A Cosmetics Primer: 500 Women Talk Makeup Shopping, Usage [Survey]
French fashion designer Yves Saint-Laurent once said, “The most beautiful makeup of a woman is passion. But cosmetics are easier to buy.” Year-by-year, women around the world testify to Saint-Laurent’s words…with their spending.
Case-in-point: In 2013 InStyle magazine reported that the average woman will spend $15,000 on beauty products over the course of her lifetime, including:
- Mascara - $3,770
- Eye shadow - $2,750
- Lipstick - $1,780
Clearly, beauty products in general, and cosmetics in particular, account for a sizable chunk of consumer spending. Beauty, it appears, costs (and makes) money.
What are the Makeup Preferences, Behaviors of Women?
Field Agent recently conducted a survey of 500 women across the country. Our purpose was to understand how women shop for and use beauty products, especially cosmetics.
Below we answer 8 pressing questions to help beauty brands better serve female shoppers.
1. Which retail categories fare best with women in search of cosmetics/facial skin care…and why?
Mass merchandisers topped the list, with 38% of 500 female respondents saying they purchase most of their makeup from big box stores like Walmart and Target. At 23%, good enough for second place, specialty beauty retailers (e.g., Ulta, Sephora) are also drawing plenty of shoppers these days.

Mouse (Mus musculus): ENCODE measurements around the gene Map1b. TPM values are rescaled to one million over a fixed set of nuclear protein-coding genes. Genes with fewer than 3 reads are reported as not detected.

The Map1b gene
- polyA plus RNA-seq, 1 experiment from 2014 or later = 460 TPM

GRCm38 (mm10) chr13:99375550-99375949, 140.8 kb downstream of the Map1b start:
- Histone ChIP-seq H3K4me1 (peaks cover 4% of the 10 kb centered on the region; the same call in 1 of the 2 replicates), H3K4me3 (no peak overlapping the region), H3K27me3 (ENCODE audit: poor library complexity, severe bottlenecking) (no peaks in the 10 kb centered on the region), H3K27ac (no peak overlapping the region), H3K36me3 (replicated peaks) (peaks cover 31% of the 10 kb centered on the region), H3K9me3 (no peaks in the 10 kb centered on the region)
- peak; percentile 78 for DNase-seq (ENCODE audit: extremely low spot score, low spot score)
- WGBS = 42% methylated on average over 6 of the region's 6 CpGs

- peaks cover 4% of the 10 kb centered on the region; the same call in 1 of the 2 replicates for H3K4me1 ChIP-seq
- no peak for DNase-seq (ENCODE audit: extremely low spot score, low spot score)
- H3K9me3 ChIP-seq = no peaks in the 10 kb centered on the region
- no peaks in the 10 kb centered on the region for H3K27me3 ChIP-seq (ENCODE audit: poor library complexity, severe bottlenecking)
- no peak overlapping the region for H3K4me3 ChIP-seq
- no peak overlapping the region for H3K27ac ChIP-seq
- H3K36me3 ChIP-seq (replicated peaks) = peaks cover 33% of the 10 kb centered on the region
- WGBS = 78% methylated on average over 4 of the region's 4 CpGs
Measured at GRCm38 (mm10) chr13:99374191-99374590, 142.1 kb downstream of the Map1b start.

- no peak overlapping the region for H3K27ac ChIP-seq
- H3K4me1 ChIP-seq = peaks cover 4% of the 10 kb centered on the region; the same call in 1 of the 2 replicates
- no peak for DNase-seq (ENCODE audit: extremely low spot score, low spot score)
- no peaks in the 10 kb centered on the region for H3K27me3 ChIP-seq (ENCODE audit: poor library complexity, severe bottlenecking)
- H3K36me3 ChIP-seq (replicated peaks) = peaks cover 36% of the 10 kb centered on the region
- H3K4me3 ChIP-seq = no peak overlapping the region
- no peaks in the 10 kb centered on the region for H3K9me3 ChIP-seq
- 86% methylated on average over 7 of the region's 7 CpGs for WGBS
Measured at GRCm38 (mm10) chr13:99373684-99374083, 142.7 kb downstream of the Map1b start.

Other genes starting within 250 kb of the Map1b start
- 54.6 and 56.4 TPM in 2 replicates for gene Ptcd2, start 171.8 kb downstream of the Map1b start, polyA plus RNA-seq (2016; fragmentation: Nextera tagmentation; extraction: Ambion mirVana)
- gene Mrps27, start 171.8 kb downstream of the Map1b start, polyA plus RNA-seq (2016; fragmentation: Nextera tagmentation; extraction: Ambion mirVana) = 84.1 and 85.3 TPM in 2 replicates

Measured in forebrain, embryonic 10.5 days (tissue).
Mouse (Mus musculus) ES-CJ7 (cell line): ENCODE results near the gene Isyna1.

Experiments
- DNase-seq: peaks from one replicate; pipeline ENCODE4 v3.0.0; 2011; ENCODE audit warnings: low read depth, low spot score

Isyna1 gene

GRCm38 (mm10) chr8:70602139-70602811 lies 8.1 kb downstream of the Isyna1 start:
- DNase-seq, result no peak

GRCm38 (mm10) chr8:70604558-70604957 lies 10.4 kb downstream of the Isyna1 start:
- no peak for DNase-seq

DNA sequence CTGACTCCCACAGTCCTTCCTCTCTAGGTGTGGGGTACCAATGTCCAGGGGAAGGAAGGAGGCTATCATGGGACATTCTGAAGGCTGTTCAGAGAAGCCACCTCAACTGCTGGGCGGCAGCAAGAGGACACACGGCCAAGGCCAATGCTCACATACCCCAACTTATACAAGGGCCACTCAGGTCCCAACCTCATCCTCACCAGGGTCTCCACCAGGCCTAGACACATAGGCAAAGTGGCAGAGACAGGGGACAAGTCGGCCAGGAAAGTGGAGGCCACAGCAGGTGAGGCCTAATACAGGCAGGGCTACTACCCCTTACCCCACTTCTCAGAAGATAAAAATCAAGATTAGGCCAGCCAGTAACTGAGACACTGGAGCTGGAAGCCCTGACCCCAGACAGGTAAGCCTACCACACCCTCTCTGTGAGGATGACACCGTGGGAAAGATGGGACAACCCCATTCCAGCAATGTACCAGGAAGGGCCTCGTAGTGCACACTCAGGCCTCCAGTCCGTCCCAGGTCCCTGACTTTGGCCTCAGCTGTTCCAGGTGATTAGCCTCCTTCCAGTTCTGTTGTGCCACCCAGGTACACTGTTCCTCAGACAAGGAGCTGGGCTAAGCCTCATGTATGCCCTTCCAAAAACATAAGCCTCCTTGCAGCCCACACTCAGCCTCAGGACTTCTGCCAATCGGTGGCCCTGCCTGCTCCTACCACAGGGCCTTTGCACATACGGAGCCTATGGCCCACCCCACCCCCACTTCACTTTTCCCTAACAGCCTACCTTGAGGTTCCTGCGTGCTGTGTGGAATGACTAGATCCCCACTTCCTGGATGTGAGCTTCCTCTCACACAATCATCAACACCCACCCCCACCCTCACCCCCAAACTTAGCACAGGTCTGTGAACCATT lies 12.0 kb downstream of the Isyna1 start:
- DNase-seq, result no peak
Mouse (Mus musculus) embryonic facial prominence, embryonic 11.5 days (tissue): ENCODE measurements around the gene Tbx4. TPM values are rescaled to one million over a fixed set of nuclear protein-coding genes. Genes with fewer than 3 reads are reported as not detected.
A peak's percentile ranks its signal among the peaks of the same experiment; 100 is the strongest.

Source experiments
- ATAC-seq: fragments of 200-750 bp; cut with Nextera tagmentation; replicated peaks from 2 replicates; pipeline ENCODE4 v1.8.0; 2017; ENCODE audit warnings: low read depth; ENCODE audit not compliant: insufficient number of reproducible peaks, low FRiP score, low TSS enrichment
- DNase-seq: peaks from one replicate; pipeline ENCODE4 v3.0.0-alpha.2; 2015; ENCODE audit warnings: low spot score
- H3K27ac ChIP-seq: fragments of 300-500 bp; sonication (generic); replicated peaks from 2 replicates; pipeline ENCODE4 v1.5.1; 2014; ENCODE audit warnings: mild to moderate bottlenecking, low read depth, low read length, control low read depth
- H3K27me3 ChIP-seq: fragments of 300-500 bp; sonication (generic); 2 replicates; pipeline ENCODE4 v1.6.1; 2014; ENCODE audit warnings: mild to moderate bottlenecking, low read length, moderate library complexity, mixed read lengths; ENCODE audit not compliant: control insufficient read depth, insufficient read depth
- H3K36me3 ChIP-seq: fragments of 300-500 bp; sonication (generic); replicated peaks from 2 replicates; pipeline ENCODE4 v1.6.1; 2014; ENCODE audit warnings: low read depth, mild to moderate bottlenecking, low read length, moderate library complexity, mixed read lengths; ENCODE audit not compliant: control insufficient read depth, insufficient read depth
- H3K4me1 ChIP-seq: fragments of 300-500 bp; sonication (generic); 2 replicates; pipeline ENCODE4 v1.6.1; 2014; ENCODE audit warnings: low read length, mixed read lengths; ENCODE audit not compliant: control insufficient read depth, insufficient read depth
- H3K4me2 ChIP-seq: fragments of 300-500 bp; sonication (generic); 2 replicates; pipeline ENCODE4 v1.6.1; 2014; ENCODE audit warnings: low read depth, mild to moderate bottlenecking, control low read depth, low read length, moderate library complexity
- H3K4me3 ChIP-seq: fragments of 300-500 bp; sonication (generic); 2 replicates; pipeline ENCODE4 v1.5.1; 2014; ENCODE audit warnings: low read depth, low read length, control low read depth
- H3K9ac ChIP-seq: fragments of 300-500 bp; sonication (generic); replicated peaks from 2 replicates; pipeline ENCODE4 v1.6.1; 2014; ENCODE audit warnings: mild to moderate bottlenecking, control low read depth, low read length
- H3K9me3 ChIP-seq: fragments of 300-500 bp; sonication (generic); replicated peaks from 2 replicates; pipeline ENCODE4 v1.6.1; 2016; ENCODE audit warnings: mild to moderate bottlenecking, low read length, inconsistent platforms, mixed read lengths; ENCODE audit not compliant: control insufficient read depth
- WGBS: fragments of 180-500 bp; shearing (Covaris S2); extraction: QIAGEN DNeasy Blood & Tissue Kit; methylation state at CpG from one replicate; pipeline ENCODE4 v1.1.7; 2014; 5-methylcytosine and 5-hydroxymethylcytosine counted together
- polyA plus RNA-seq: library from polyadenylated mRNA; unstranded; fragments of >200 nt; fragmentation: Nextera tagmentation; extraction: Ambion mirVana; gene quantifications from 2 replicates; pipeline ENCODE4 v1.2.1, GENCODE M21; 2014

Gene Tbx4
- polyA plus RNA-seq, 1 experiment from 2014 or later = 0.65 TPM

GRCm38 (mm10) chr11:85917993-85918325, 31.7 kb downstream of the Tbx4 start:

Women gave us basically the same reasons for mass merchandisers and drug stores: they like their prices, selections, and convenience. As one 29-year-old from San Jose, CA said, "I purchase most of my cosmetics from [mass merchandisers] because they have the best prices and usually have a great selection."
Yet those who purchase the majority of their makeup from specialty beauty retailers cited variety/selection (not price) as the top reasons, with quality not far behind in second place. A 27-year-old woman from Rothschild, WI explained it this way: "[Special beauty retailers have] good quality makeup with a lot of variety to choose from."
2. And what about specific retailers? Who’s winning women?
To answer this question we asked respondents, “Which retailers do you purchase beauty products from?” They were allowed to choose multiple options. Please note that this question asks about beauty products in general, not cosmetics specifically.
Mass merchandisers Target and Walmart dominated the competition, with 66% of respondents claiming to purchase beauty products from one or both retail juggernauts. The top 10 was rounded out by: Walgreen’s (46%), Ulta (44%), CVS (42%), Sephora (37%), Macy’s (23%), Amazon (19%), Kroger (11%), and Rite Aid (11%).
See also the reasons women use and don't use self-checkout for buying groceries.
3. Why aren’t online retailers performing better among women?
Field Agent specifically asked women, who generally weren’t enthusiastic about shopping for cosmetics online, what barriers prevent them from purchasing more of their makeup and facial skin care from online retailers.